alex_686 wrote: Mon Dec 28, 2020 10:58 pm “ 120,873,000 Foreign Withholding Tax (B) - page 19” represents the dividends withheld under the treaty rate, not the foreign taxes paid.
By looking at this:
The fund has filed tax reclaims for previously withheld taxes on dividends earned in certain European Union countries. These filings are subject to various administrative and judicial proceedings within these countries. Such tax reclaims received during the year, if any, are included in dividend income. No other amounts for additional tax reclaims are reflected in the financial statements due to the uncertainty as to the ultimate resolution of proceedings, the likelihood of receipt of these reclaims, and the potential timing of payment.
(from the VEU annual report)

I would assume then that:

Gross Dividend = dividends received before any taxes
Foreign Withholding Tax = foreign taxes withheld plus less any reclaimed taxes received during this FY
Net Dividend = not actual cash received, but rather Gross dividend minus the above

I guess?
Last edited by mtatt on Tue Dec 29, 2020 3:02 am, edited 1 time in total.
alex_686
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Re: Quantifying tax drag from US domiciled ETFs that hold non-US assets (eg VEU)

Post by alex_686 »

mtatt wrote: Mon Dec 28, 2020 11:11 pm Foreign Withholding Tax = foreign taxes withheld plus any reclaimed taxes received during this FY
It would be “less”, not plus. And who knows how long the process takes. I would think most of the clawed back income would be over a year and land somewhere else on the income sheet- but it has been a few years since I last dealt with this. And maybe Vanguard is highly efficient.

Anyways, I would be skeptical of trying to get to 2 decimal points. A better way is to measure the tracking error between the fund, the tax adjusted index, and the unadjusted index.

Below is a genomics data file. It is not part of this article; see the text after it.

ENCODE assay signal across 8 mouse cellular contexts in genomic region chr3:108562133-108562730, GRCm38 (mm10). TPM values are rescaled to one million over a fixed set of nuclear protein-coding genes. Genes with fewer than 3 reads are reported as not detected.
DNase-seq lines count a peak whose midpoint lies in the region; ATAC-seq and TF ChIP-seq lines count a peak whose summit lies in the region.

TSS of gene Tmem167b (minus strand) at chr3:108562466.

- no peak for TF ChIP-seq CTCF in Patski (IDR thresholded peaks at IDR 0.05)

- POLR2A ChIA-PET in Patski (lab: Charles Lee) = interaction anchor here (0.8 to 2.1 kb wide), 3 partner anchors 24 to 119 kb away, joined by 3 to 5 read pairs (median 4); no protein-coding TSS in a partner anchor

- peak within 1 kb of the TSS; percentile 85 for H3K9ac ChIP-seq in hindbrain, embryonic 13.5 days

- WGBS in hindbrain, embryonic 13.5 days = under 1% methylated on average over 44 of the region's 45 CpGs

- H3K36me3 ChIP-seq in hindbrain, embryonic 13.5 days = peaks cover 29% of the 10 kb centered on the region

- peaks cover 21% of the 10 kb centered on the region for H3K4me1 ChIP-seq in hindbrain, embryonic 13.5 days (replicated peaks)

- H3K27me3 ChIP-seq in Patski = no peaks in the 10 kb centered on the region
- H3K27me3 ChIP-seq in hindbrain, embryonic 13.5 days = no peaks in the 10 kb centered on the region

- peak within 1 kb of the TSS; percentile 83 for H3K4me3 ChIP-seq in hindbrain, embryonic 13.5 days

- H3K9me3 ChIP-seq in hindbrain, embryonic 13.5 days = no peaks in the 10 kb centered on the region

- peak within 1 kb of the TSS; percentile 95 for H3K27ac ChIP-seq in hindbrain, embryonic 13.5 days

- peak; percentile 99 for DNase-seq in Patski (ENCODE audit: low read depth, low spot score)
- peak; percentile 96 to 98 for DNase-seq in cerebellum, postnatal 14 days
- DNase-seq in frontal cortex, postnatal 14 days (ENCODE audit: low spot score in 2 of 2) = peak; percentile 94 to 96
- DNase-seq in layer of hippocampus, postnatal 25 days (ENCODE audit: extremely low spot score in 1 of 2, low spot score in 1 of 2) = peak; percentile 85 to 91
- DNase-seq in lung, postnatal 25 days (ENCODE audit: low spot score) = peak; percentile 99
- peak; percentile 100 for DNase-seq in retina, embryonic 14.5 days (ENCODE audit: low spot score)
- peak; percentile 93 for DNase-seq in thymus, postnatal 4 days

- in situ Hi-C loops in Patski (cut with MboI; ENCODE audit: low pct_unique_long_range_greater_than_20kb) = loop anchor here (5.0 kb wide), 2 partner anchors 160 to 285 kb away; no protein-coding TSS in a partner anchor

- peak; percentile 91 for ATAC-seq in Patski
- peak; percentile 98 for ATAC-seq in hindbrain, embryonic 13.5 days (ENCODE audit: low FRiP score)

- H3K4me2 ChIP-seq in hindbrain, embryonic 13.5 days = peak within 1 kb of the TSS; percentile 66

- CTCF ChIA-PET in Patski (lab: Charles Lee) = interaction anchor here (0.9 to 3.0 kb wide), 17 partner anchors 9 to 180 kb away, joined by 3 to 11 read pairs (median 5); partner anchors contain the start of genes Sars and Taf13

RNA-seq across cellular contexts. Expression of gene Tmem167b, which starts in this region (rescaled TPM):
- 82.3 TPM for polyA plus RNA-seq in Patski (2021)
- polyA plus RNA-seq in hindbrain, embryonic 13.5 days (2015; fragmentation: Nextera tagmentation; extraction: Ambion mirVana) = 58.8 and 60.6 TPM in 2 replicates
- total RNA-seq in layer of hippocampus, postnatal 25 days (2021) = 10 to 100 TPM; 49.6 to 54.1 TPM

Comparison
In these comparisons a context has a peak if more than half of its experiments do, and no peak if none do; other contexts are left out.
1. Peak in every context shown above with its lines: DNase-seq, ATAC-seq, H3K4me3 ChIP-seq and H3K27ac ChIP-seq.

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Re: Quantifying tax drag from US domiciled ETFs that hold non-US assets (eg VEU)

Post by Hockey Monkey »

mtatt wrote: Mon Dec 28, 2020 10:45 pm
Hockey Monkey wrote: Thu Aug 20, 2020 7:32 pmAny tax drag applies when the investors home country (in this case Australia) has a double taxation agreement (DTA) with the country of the asset which would allow a tax offset if the assets were held in the same country as the investor instead of in the US.
I may be misunderstanding Level 1 FWT.

Level 1 relates to withholding taxes levied by countries where the stocks are domiciled. An ETF can reclaim foreign withheld taxes depending on where it;s domiciled and the tax treaties of that country. Assuming that the tax treaties of Australia and US are the same, would a (hypothetical) VEU domiciled in Australia only be able to claim and recover the same amount of FWT as the VEU domiciled in the US? Hence, virtually no difference between the two? (except Level 2 FWT which is recoverable by the individual investor in Australia).
A VEU domiciled in Australia but where the underlying assets are held in the US would still suffer from lost level 1 FWT.

DTA’s allow for FWT to be offset against domestic tax when the foreign assets are held directly in the country that has the DTA. For example in Australia, VGS, VISM and VAE all hold ex-US foreign assets directly in Australia.

I found this great video from Ben Felix explaining the issue after creating this thread
https://www.youtube.com/watch?v=_gC2y4j5s0M
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Re: Quantifying tax drag from US domiciled ETFs that hold non-US assets (eg VEU)